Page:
Throughout the sport-science and sports-medicine literature, the term “elite” subjects might be one of the most overused and ill-defined terms. Currently, there is no common perspective or terminology to characterize the caliber and training status of an individual or cohort. This paper presents a 6-tiered Participant Classification Framework whereby all individuals across a spectrum of exercise backgrounds and athletic abilities can be classified. The Participant Classification Framework uses training volume and performance metrics to classify a participant to one of the following: Tier 0: Sedentary; Tier 1: Recreationally Active; Tier 2: Trained/Developmental; Tier 3: Highly Trained/National Level; Tier 4: Elite/International Level; or Tier 5: World Class. We suggest the Participant Classification Framework can be used to classify participants both prospectively (as part of study participant recruitment) and retrospectively (during systematic reviews and/or meta-analyses). Discussion around how the Participant Classification Framework can be tailored toward different sports, athletes, and/or events has occurred, and sport-specific examples provided. Additional nuances such as depth of sport participation, nationality differences, and gender parity within a sport are all discussed. Finally, chronological age with reference to the junior and masters athlete, as well as the Paralympic athlete, and their inclusion within the Participant Classification Framework has also been considered. It is our intention that this framework be widely implemented to systematically classify participants in research featuring exercise, sport, performance, health, and/or fitness outcomes going forward, providing the much-needed uniformity to classification practices.
Alannah K.A. McKay, Trent Stellingwerff, Ella S. Smith, David T. Martin, Iñigo Mujika, Vicky L. Goosey-Tolfrey, Jeremy Sheppard, and Louise M. Burke
Dionne A. Noordhof, Xanne A.K. Janse de Jonge, Anthony C. Hackney, Jos J. de Koning, and Øyvind Sandbakk
Grant C. Brechney, Jack Cannon, and Stephen P. Goodman
Weight cutting in combat sports is a prevalent practice whereby athletes voluntarily dehydrate themselves via various methods to induce rapid weight loss (RWL) to qualify for a lower weight category than that of their usual training body weight. The intention behind this practice is to regain the lost body mass and compete at a heavier mass than permitted by the designated weight category. The purpose of this study was to quantitatively synthesize the available evidence examining the effects of weight cutting on exercise performance in combat-sport athletes. Following a systematic search of the literature, meta-analyses were performed to compare maximal strength, maximal power, anaerobic capacity, and/or repeated high-intensity-effort performance before rapid weight loss (pre-RWL), immediately following RWL (post-RWL), and 3 to 36 hours after RWL following recovery and rapid weight gain (post-RWG). Overall, exercise performance was unchanged between pre-RWL and post-RWG (g = 0.22; 95% CI, −0.18 to 0.62). Between pre-RWL and post-RWL analyses revealed small reductions in maximal strength and repeated high-intensity-effort performance (g = −0.29; 95% CI, −0.54 to −0.03 and g = −0.37; 95% CI, −0.59 to −0.16, respectively; both P ≤ .03). Qualitative analysis indicates that maximal strength and power remained comparable between post-RWL and post-RWG. These data suggest that weight cutting in combat-sport athletes does not alter short-duration, repeated high-intensity-effort performance; however, there is evidence to suggest that select exercise performance outcomes may decline as a product of RWL. It remains unclear whether these are restored by RWG.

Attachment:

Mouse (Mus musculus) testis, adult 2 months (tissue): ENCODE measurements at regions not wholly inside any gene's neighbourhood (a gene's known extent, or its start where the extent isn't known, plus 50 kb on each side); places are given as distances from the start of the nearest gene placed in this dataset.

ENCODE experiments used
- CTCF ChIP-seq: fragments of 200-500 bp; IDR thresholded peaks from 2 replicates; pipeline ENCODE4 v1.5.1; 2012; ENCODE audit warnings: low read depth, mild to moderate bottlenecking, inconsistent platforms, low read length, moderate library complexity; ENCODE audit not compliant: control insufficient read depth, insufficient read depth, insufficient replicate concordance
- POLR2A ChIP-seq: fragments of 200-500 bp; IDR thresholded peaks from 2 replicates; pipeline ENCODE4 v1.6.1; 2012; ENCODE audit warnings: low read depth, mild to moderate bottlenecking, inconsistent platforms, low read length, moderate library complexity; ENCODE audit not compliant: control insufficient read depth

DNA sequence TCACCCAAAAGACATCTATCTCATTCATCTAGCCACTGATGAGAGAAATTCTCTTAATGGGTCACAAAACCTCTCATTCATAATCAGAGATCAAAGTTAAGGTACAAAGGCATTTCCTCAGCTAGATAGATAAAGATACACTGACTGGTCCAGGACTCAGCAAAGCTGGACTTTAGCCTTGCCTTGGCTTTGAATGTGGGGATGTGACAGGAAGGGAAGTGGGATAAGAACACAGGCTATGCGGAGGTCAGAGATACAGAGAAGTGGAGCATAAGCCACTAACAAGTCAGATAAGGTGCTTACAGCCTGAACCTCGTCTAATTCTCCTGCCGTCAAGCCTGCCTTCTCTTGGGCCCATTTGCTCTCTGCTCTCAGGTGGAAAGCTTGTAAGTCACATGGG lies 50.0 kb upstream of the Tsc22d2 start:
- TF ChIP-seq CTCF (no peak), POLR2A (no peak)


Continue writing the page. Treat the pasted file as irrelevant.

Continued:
Lindsay B. Baker, Michelle A. King, David M. Keyes, Shyretha D. Brown, Megan D. Engel, Melissa S. Seib, Alexander J. Aranyosi, and Roozbeh Ghaffari
The purpose of this study was to compare a wearable microfluidic device and standard absorbent patch in measuring local sweating rate (LSR) and sweat chloride concentration ([Cl−]) in elite basketball players. Participants were 53 male basketball players (25 ± 3 years, 92.2 ± 10.4 kg) in the National Basketball Association’s development league. Players were tested during a moderate-intensity, coach-led practice (98 ± 30 min, 21.0 ± 1.2 °C). From the right ventral forearm, sweat was collected using an absorbent patch (3M Tegaderm™ + Pad). Subsequently, LSR and local sweat [Cl−] were determined via gravimetry and ion chromatography. From the left ventral forearm, LSR and local sweat [Cl−] were measured using a wearable microfluidic device and associated smartphone application-based algorithms. Whole-body sweating rate (WBSR) was determined from pre- to postexercise change in body mass corrected for fluid/food intake (ad libitum), urine loss, and estimated respiratory water and metabolic mass loss. The WBSR values predicted by the algorithms in the smartphone application were also recorded. There were no differences between the absorbent patch and microfluidic patch for LSR (1.25 ± 0.91 mg·cm−2·min−1 vs. 1.14 ±0.78 mg·cm−2·min−1, p = .34) or local sweat [Cl−] (30.6 ± 17.3 mmol/L vs. 29.6 ± 19.4 mmol/L, p = .55). There was no difference between measured and predicted WBSR (0.97 ± 0.41 L/hr vs. 0.89 ± 0.35 L/hr, p = .22; 95% limits of agreement = 0.61 L/hr). The wearable microfluidic device provides similar LSR, local sweat [Cl−], and WBSR results compared with standard field-based methods in elite male basketball players during moderate-intensity practices.